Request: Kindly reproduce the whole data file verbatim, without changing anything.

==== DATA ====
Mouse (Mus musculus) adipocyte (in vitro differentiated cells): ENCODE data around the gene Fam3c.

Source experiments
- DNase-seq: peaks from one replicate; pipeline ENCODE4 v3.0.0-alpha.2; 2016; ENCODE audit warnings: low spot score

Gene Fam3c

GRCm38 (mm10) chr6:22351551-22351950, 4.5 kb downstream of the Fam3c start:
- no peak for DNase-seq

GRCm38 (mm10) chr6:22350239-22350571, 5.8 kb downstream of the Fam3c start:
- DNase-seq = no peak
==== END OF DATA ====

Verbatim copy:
Mouse (Mus musculus) adipocyte (in vitro differentiated cells): ENCODE data around the gene Fam3c.

Source experiments
- DNase-seq: peaks from one replicate; pipeline ENCODE4 v3.0.0-alpha.2; 2016; ENCODE audit warnings: low spot score

Gene Fam3c

GRCm38 (mm10) chr6:22351551-22351950, 4.5 kb downstream of the Fam3c start:
- no peak for DNase-seq

GRCm38 (mm10) chr6:22350239-22350571, 5.8 kb downstream of the Fam3c start:
- DNase-seq = no peak